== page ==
Search for more Everyday Power
When we talk about boosting motivation, we typically focus on the self: what can I do to improve myself, how can I change the way I think? Whilst self-improvement invariably comes to fruition through the ‘I’, the quest to make yourself happier and more productive is on that’s much wider.
The ‘I’ we imagine we are is largely built on the way we understand our relationships with other people. How do we imagine we appear in their eyes, and what sorts of things does that say about us? What sort of things do we get out of these relationships, and how does that affect how we view people in general?
When we nurture our relationships with other people – beyond that of friends and family (although that is still important!) – it has a profound effect on us psychologically. Especially when we give.
Of course, that giving is good for you isn’t really news. There are numerous studies proving the positive and psychological effects of giving upon those who give, which were found to remain consistent regardless of age, gender, or country of origin.
It’s bigger than me and you
If we stop to think about it, it’s easy to figure out why giving makes us feel good. We feel satisfied that we’ve contributed to a ‘greater good’, and like ourselves even more because we take this as a kind of ‘proof’ we’re good people. Motivating yourself has roots in liking yourself: when you feel you’re a good person, it feels good, and so you want to do what you can to hold onto that feeling. You’re spurred into action, and believe you can achieve results. But what happens when we focus on the specific human relationship the transaction involves? What if we see giving as a two-sided, human story, rather than a top-down endowment of alms?
Every year, Marie Curie – a leading British charity that provides free, dignified end-of-life care to terminally ill cancer patients – raises support through the annual Great Daffodil Appeal. Supporters can volunteer as collectors, or create their own fundraising event. What’s different about this appeal is that is showcases, and brings elements of human connection back into the process of giving alms.
For collectors, standing and talking to perfect strangers is a keenly important part of the giving-and-receiving process. “You get so involved with them, with their life stories and they are just so relieved to talk to someone outside the family and circle of friends,” said Jackie Domingo, a collector, of the people she meets when raising awareness. “And that moves me very much indeed”.
Brick by brick
Kenny Brown, a bricklayer and beekeeper who also collects, the human connection between giver and receiver has also helped boost his own confidence. “Collecting has helped me face up to personal battles about self-esteem, about confidence, and about talking to people.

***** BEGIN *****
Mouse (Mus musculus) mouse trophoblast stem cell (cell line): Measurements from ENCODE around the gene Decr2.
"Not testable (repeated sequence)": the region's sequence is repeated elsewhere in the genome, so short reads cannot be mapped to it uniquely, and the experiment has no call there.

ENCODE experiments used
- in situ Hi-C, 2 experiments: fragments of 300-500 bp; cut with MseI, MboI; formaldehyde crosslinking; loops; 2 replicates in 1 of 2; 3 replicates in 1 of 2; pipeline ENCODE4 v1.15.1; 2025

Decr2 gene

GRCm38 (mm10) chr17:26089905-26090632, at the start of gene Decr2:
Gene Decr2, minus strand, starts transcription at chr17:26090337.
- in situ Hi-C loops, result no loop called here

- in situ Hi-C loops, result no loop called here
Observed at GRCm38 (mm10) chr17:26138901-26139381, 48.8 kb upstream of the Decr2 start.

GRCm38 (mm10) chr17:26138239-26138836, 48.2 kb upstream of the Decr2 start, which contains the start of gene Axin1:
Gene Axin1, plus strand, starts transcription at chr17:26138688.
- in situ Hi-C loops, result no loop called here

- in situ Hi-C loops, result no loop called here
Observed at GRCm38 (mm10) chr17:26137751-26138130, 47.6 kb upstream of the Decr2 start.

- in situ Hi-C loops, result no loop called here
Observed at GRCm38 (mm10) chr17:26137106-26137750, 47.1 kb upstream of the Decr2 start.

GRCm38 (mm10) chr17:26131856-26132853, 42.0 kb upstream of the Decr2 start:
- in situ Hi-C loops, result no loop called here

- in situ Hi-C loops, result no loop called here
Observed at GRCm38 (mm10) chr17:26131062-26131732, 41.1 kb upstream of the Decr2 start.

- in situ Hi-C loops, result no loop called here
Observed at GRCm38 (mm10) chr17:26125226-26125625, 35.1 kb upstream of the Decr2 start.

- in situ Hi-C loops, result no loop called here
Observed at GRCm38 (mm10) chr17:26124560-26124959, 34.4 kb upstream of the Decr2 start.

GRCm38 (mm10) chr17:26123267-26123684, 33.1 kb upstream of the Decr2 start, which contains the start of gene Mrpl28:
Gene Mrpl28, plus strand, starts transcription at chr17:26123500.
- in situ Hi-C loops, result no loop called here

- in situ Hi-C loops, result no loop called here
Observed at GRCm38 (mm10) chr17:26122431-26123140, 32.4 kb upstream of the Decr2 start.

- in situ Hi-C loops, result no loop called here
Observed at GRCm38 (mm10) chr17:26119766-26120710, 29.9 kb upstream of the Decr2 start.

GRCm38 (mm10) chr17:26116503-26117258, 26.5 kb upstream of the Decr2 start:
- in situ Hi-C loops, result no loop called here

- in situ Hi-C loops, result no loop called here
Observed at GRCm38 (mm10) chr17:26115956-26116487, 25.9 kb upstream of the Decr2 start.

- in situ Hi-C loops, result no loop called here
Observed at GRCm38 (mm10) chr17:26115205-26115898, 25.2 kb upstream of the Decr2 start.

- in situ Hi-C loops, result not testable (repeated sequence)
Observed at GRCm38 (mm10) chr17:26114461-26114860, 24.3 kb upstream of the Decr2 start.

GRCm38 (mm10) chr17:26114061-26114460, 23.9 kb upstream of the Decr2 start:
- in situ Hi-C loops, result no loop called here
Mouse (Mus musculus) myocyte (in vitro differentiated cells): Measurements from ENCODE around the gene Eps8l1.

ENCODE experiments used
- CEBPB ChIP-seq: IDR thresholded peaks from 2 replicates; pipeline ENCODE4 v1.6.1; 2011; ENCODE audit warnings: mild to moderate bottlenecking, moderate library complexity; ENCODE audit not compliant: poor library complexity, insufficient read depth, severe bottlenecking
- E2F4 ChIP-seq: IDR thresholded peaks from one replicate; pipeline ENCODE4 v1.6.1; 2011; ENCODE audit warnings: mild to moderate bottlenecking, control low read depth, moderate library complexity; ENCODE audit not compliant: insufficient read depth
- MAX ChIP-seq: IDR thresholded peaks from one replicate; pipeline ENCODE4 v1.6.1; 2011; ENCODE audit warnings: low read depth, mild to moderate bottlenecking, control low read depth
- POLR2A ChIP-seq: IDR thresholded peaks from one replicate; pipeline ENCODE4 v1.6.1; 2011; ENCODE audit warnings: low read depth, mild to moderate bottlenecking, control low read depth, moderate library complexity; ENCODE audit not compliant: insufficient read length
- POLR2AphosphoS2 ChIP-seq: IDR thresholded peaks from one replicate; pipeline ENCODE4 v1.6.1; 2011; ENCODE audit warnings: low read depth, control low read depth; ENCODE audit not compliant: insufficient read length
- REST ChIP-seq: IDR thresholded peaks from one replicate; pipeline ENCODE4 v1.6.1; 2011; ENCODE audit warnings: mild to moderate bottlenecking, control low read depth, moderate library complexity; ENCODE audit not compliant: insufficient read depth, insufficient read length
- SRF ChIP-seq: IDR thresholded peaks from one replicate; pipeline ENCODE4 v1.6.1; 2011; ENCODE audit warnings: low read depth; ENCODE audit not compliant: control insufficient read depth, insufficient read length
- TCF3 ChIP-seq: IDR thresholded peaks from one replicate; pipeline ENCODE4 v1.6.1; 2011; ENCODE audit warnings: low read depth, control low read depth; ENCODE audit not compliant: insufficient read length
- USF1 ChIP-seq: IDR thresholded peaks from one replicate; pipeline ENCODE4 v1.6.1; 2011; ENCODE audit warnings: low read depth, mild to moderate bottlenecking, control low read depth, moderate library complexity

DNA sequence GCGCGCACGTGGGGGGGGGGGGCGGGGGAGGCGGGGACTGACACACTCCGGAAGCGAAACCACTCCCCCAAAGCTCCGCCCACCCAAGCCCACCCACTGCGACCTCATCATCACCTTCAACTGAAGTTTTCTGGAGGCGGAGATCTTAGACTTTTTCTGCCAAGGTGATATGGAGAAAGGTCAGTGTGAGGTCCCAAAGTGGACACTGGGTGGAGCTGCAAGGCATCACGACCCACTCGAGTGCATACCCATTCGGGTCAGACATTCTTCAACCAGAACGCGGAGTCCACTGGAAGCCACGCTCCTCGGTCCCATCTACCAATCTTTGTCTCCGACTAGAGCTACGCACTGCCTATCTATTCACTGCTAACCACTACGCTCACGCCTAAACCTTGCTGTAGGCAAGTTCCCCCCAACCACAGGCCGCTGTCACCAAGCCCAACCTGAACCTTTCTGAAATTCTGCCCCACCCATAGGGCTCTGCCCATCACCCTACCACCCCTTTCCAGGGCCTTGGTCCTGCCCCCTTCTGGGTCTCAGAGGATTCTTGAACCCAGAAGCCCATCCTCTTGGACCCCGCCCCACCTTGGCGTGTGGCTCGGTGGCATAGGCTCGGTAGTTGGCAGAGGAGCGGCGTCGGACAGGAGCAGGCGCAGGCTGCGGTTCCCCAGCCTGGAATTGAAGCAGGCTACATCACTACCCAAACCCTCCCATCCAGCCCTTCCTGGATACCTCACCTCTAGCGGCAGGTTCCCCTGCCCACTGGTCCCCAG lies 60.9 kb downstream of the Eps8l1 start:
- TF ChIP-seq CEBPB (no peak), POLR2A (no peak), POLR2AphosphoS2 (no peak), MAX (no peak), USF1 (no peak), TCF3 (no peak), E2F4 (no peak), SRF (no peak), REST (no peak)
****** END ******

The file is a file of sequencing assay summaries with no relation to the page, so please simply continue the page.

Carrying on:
“They’re things I found incredibly difficult, so as a result of collecting it has helped me on a personal level.” The feeling that you’re able to communicate with people – with anyone you’d like – gives off an incredible sense of freedom, and opens up possibility to create more meaningful relationships.
And for those on the receiving end, that human connection in just as powerful. Aisha Malik, whose father-in-law was supported by Marie Curie care, named the relationship forged between patient, family, and carer as invaluable. “They cared for the family too – listening to our concerns and talking to us about how we felt and what was to come. Dad was like a different person when the nurses were here. He liked chatting to them and just having them there.” Giving care is one thing, but when we focus on the human dimension of what we’re actually doing, the stakes are much higher.
Making a difference and making it real
When we put in time to know the people we’re helping, we’re automatically more vested in the situation where we’re acting towards ‘a greater good’. We’re more involved, we’re fighting harder, and we feel we’re making more of a difference because as well as the abstract idea we’re making a difference, we can see it reflected in an actual person’s face. Helping becomes something we can actually feel happening, and that warm sense of accomplishment is what motivates us to be better.
Connecting with other people is one of the most important things we can do when improving ourselves. It proves that by reaching out, even if to one person and having a chat with them, we can create tangible change, and accomplish good that we can see and enjoy. We’re more connected to the world around us, and feel more active in fighting larger, and perhaps sometimes abstract causes. That warm sense of achievement is inspiring like no other, and empowers us to carry on and keep affecting change. And when you’re that charged-up, you’ll notice motivation and productivity – in all aspects of your life — will grow in leaps and bounds.